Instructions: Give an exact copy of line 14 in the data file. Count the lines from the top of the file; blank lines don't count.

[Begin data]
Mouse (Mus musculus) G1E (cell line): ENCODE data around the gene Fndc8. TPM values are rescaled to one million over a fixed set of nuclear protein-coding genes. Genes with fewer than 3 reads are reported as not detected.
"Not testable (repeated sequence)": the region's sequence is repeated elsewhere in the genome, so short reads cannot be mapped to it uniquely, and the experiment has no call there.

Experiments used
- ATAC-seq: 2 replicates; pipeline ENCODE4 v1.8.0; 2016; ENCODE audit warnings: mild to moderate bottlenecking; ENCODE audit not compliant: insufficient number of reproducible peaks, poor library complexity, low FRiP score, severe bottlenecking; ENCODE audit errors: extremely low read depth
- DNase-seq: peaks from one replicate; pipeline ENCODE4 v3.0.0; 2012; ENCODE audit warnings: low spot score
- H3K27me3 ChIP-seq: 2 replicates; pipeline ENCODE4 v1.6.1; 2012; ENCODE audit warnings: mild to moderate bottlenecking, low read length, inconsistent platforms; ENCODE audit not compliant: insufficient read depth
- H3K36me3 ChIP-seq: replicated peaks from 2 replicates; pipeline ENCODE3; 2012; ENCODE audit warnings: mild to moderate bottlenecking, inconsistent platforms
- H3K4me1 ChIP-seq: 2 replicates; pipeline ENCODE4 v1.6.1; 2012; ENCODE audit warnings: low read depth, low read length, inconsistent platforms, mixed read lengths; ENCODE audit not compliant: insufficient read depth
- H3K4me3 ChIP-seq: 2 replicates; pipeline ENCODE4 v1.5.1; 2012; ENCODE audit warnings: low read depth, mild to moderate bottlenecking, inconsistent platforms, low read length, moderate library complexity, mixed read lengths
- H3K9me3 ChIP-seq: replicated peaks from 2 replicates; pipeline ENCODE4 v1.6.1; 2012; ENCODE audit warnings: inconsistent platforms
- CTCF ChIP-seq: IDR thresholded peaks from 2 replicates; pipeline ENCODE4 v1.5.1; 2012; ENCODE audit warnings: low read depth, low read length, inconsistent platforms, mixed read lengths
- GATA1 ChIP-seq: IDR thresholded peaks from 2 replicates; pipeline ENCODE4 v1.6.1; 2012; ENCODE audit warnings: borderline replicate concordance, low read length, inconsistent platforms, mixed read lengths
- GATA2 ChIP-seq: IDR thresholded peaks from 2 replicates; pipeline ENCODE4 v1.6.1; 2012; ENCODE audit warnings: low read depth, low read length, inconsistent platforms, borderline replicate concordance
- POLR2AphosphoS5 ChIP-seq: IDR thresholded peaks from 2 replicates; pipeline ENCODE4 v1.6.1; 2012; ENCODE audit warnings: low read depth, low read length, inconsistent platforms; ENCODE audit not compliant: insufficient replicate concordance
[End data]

- POLR2AphosphoS5 ChIP-seq: IDR thresholded peaks from 2 replicates; pipeline ENCODE4 v1.6.1; 2012; ENCODE audit warnings: low read depth, low read length, inconsistent platforms; ENCODE audit not compliant: insufficient replicate concordance